Power Lawyer Phil Newland, principal of litigation funder LPF Group has asked insurance companies to support initiatives designed to improve access to justice and prevent time-wasting delays that waste court resources.
Delaying tactics ‘abuse the justice system’, he said in a press statement which advocated the prompt hearing of meritorious claims and the awarding of full costs to the winning party in order to discourage the ‘wrongdoer’ pursuing delaying tactics that result in their court loss.
LPF’s view is that by having parties to court proceedings exposed to pay full costs would hold both defendants’ and plaintiffs’ feet to the fire by having them carefully consider the merits of their case, which in LPF’s view would see meritorious cases resolved more quickly at lower cost, freeing up court time.
LPF Group is asking insurance companies to support a set of administrative initiatives that will deliver better access to justice by discouraging behaviour that that wastes court resources and prevents the timely resolution of cases. The New Zealand-based litigation funder says access to justice remains a serious issue in New Zealand because of the lack of Court capacity and delaying tactics that abuse the justice system.
In the UK and Australia costs are usually awarded on an indemnity basis, while the New Zealand situation sees costs are awarded on scale basis, which may be 30 per cent of actual costs — effectively encouraging expensive time-wasting strategies.
LPF suggests the best way to speed up the legal process, improve returns to plaintiffs and discourage non-meritorious time wasting defence tactics or claims is to award payment of actual costs, in full, to the successful party.
“A huge amount of Court time is tied up needlessly because of the deliberate tactics in major civil litigation adopted to simply delay and escalate costs in the matter. This impacts everyone wanting to use the court system and the only winners are the lawyers,” Newland said.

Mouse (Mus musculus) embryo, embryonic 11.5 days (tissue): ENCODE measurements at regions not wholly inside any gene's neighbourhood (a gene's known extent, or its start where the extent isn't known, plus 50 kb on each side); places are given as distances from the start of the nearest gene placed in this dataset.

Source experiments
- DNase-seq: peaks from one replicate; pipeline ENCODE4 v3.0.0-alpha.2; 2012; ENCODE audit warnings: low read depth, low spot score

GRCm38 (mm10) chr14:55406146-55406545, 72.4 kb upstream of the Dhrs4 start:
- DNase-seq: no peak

Changing the way costs are awarded would represent a serious disincentive for plaintiffs to bring flimsy cases or defendants to run tactical time wasting defences or create delays in interlocutory steps, such as discovery.
LPF’s view is that by awarding actual costs, punitive costs and interest it will promote rational behaviour by all parties and lower the overall cost of litigation.
Insurers have opposed efforts to legitimise the litigation funding mechanisms as they continue to express skeptical views on its merits, which has given rise to ethical issues and other questions, but the LPF call claim the initiatives will give the insurance industry the protection it is calling for against what it considers to be frivolous lawsuits being undertaken with the assistance of litigation funders by improving outcomes for successful plaintiffs and increase transparency.
Impeding access to justice
LPF Group, New Zealand’s largest locally based litigation funder, has 10 years’ evidence to show that the payment of costs at scale significantly reduces the value of the outcome to the successful party and provides a perverse incentive to waste the Courts’ time.
“The principle at stake is access to justice and how the unfettered use of deny, delay and defend strategies —encouraged by awarding scale costs — impedes access.
“The administration of justice and the allocation of responsibility and compensation are the province of the courts. However, courts are being clogged up by tactics designed to delay hearings and increase costs rather than address the substantive matters.
“The goal of the courts should be to deliver real and substantive compensation to victims of wrongful conduct or clear blameless defendants as quickly as possible. In our view plaintiffs and defendants should both be able to seek full recovery of costs. We invite the insurance industry, if they are serious about improving access to justice, to join us in requesting the Law Commission recommend the award of real and actual costs.”
Actual and punitive costs
LPF Group also suggests that that funding by litigation funders and insurance companies be disclosed at the outset of a case and that, where either form of funding occurs, the courts award 100 per cent of the actual legal, witness, trial, security and other costs incurred to the successful party.
To prevent abuse of process, Courts should have the power to award lesser costs if they consider that a party has unreasonably incurred these, as they can in the UK.
LPF Group has also requested that the courts be able to award punitive costs to apply in cases where the unsuccessful party has delayed discovery, failed to comply promptly with court orders or otherwise drawn out a case unnecessarily in a way that impedes the efficient working of justice.
The company also suggests that Courts should also have the power to charge proper interest on judgement sums (including unpaid costs).